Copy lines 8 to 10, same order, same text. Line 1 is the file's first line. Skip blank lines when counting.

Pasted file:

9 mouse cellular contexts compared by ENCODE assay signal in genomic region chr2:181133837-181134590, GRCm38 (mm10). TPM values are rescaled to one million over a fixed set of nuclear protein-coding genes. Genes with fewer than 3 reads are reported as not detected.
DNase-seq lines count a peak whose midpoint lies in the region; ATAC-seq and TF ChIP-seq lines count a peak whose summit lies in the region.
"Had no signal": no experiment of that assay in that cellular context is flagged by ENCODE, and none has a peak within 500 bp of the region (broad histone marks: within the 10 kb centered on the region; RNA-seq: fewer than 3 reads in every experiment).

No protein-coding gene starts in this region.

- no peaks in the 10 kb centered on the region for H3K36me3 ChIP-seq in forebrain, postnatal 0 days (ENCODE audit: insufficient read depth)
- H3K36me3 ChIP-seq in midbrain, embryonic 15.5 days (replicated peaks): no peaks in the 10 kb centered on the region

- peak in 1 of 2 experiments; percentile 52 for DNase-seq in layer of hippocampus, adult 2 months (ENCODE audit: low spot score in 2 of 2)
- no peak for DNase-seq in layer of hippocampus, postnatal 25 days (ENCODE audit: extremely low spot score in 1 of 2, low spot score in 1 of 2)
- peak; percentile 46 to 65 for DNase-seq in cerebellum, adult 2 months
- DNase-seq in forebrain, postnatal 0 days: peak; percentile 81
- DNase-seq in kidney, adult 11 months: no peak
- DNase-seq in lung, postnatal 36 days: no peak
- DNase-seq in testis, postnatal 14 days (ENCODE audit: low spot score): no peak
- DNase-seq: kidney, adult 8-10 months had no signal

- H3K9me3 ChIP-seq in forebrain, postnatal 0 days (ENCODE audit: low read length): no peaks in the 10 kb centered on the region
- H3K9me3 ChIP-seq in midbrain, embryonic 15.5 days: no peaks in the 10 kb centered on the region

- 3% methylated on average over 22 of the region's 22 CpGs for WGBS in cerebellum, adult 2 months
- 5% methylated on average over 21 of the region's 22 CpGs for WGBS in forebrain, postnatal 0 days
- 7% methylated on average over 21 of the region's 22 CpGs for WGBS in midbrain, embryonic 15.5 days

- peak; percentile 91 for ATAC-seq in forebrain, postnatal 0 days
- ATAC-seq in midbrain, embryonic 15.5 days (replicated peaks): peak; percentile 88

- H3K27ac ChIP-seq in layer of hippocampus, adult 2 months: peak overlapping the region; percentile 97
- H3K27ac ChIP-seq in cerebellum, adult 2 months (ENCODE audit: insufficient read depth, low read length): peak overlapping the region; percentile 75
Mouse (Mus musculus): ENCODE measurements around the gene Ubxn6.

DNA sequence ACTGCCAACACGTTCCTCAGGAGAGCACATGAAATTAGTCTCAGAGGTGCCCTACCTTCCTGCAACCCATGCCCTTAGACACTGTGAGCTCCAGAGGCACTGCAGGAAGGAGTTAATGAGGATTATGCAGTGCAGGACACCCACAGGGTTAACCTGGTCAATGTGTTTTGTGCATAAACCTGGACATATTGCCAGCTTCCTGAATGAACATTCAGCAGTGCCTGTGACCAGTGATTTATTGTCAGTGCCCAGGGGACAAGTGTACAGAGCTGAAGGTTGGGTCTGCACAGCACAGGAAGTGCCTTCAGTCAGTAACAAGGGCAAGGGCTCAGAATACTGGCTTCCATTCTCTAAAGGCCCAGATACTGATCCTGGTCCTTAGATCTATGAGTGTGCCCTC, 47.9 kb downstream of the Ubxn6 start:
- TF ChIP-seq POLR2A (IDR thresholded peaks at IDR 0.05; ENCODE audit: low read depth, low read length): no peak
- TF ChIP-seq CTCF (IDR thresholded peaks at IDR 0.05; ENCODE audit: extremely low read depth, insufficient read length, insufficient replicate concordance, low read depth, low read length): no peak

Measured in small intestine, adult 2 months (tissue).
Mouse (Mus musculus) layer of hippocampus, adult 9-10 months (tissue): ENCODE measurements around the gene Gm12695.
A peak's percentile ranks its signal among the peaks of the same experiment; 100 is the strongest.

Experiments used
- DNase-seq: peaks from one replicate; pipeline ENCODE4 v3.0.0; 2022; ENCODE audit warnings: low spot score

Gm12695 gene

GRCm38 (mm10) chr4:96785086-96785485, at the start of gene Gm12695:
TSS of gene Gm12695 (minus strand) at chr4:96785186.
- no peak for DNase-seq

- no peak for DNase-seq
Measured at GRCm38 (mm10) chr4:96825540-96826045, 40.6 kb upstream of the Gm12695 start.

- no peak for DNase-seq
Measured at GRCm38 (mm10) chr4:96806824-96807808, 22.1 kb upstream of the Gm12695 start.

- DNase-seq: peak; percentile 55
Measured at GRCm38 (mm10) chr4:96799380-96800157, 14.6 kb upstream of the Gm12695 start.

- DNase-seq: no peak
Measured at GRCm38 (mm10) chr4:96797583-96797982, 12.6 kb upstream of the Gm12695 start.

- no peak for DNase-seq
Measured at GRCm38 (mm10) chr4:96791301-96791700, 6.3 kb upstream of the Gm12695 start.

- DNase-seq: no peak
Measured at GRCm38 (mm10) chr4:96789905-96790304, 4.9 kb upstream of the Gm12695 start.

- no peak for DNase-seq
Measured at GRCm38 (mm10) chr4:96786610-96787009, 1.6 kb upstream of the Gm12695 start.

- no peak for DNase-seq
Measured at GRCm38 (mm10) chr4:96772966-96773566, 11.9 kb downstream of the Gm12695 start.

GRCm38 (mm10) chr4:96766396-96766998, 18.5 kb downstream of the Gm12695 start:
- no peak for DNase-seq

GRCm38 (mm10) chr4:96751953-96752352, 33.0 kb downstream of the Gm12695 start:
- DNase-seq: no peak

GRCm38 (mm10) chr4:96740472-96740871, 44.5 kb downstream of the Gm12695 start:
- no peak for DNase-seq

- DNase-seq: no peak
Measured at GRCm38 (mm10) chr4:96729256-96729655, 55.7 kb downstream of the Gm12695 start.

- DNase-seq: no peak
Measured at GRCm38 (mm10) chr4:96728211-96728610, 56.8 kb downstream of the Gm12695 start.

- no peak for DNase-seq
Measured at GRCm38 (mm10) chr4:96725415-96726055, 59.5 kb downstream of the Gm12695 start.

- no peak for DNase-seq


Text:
- no peak for DNase-seq in layer of hippocampus, postnatal 25 days (ENCODE audit: extremely low spot score in 1 of 2, low spot score in 1 of 2)
- peak; percentile 46 to 65 for DNase-seq in cerebellum, adult 2 months
- DNase-seq in forebrain, postnatal 0 days: peak; percentile 81